It is easy to want to roar with frustration. As the time gets eaten away until Brexit deadline day, as I sit in rooms with colleagues, as listening becomes increasingly rare, I want to roar. Scream, shout, swear. Brexit has driven Britain up the wall, and sometimes it feels like the only answer is a good old fashioned swear. But it wouldn’t work. Adding yet more noise isn’t the answer, and it hasn’t been for some time.
Pre-Trump, the United Kingdom led the way in following big men with wild promises. In both the US and the UK, irresistible rhetoric that said the unsayable and undeliverable on the campaign trail have now become an incoherent nightmare once they are a reality for government to grapple with. In the US, it’s the fact that Trump’s tariffs are paid for by working people, not China, and his tax cuts simply help the rich. In the UK it’s the inescapable reality that the Brexit will cause job losses in industrial areas – significant parts of the country that voted for it. The NHS was promised millions extra every week – instead, it now has chronic staff shortages. They aren’t getting better with Brexit.
The inescapable reality is worsening poverty for many.
But the real problem for all of us who take a progressive view of the world, is not the complacent certainty the public got the answer wrong. It is that our belief in democracy means that we cannot just dismiss the very democratic act that brought us to this point. We may despise Trump, and we may oppose every aspect of Brexit, but we cannot deny that the public voted for both. And those voters had their reasons. In the UK, this is causing great grief, as the politicians – many of whom have severe doubts about Brexit – are portrayed as trying to ignore those in society who voted for it.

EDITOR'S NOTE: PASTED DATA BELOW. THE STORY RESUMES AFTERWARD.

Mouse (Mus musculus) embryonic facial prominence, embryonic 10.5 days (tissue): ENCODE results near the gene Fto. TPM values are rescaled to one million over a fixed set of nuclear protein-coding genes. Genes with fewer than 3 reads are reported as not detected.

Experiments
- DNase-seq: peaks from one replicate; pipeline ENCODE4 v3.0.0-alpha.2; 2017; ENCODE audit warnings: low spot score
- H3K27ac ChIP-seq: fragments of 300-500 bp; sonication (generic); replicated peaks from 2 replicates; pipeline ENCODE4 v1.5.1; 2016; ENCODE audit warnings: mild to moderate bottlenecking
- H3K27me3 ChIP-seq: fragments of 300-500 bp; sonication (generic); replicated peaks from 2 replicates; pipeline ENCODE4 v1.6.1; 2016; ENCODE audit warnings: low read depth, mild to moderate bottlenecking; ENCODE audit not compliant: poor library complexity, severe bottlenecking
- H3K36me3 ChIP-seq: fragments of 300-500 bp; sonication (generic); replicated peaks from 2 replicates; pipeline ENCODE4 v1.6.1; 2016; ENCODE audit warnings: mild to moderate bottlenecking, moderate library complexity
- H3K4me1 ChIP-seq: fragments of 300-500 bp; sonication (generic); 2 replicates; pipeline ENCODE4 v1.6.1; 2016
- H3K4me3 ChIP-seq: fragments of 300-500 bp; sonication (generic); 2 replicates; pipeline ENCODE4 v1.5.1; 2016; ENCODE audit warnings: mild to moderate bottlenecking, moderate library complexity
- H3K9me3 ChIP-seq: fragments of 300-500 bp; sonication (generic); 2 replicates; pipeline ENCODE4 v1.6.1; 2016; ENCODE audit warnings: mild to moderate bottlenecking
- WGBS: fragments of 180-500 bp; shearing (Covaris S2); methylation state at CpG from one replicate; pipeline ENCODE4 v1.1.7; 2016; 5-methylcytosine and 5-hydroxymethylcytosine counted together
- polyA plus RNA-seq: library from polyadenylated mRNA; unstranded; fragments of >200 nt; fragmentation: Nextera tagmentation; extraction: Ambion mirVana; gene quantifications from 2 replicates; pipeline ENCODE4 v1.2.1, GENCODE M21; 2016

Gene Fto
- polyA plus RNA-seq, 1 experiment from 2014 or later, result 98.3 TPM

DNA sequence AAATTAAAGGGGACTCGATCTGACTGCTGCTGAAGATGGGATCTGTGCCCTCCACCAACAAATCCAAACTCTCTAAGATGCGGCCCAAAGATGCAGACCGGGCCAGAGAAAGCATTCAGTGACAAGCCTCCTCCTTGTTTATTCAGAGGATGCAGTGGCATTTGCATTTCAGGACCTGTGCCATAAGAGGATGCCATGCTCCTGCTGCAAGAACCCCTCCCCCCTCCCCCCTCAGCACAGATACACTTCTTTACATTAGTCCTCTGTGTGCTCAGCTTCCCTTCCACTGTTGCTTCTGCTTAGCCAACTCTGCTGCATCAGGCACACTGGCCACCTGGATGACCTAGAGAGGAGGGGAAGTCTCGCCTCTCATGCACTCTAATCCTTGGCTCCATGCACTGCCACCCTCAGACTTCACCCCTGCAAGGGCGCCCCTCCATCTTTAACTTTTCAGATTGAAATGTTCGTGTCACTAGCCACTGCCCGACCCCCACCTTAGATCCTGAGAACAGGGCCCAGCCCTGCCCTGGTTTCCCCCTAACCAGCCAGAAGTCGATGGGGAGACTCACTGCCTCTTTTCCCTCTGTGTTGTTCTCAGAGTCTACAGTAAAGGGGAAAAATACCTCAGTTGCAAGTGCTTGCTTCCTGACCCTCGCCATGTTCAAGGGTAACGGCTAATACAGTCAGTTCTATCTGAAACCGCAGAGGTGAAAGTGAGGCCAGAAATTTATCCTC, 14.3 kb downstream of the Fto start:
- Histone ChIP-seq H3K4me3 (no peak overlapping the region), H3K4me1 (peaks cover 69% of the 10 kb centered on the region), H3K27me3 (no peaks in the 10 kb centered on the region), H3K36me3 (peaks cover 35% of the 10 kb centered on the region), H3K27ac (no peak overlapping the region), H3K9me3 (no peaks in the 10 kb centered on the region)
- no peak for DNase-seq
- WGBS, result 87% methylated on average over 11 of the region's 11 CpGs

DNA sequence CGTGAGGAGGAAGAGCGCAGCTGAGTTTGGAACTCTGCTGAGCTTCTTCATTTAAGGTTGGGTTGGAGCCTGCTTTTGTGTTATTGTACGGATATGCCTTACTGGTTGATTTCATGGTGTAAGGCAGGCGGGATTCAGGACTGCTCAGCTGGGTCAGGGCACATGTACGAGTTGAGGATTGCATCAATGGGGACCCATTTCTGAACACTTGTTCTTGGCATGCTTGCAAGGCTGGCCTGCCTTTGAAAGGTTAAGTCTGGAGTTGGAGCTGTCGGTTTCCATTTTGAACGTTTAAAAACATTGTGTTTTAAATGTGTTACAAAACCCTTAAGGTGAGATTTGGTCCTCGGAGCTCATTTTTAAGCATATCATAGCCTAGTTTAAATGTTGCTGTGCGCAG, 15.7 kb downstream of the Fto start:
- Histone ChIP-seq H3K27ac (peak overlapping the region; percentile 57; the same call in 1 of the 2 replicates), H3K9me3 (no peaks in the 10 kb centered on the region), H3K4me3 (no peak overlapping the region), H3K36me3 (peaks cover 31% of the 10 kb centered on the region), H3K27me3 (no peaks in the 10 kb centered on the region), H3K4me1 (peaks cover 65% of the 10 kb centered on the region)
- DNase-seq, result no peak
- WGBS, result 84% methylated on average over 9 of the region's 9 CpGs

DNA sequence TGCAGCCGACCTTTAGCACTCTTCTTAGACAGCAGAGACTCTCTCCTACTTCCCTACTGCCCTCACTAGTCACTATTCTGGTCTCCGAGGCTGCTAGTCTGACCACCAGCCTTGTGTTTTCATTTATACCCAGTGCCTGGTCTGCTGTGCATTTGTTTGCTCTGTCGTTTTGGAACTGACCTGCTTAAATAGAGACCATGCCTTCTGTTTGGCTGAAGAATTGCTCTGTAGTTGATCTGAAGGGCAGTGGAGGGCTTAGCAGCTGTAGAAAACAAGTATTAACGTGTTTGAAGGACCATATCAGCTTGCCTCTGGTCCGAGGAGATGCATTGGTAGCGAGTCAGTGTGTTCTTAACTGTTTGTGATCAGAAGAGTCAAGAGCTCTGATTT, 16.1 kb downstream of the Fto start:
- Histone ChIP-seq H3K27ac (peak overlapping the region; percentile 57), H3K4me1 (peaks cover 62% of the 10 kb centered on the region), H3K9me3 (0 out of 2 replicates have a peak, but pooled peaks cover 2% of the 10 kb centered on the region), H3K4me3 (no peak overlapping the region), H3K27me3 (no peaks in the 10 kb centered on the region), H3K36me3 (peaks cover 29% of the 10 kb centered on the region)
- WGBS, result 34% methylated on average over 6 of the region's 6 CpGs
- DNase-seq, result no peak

The problem gets to the heart of what democracy is really about. Can you listen to people, even when they voted for a thing that you believe makes your country very, very much worse? Is it possible to maintain the Michelle Obama principle – that when they go low, we go high – or are we now all doomed to shout past each other in the hope that the electoral maths works out better for our tribe next time, and then we will really hammer our point home.
The tribes are, in the end part of the trouble. Being against others is easier than being for a set of values. The cultural tribes, when it comes to Brexit anyway, are causing those involved in politics to dismiss the views of others who they see too little of and hear too little from. And that’s because Westminster politics – like all national legislatures - is dominated by those who are able to portray themselves as leading a clique or a camp. These are the glamourous types who are well-connected in the media and the establishment. You hear a lot of them, you don’t seem to see much thinking and reflecting of what has brought us to this point. But the problem is that this inward nature of Westminster – especially in relation to Brexit – is locking out the public. People see the problem in their own narrow political terms, not from the eyes of those outside Westminster circles. They want people to vote for them, but in between times, there is not much listening.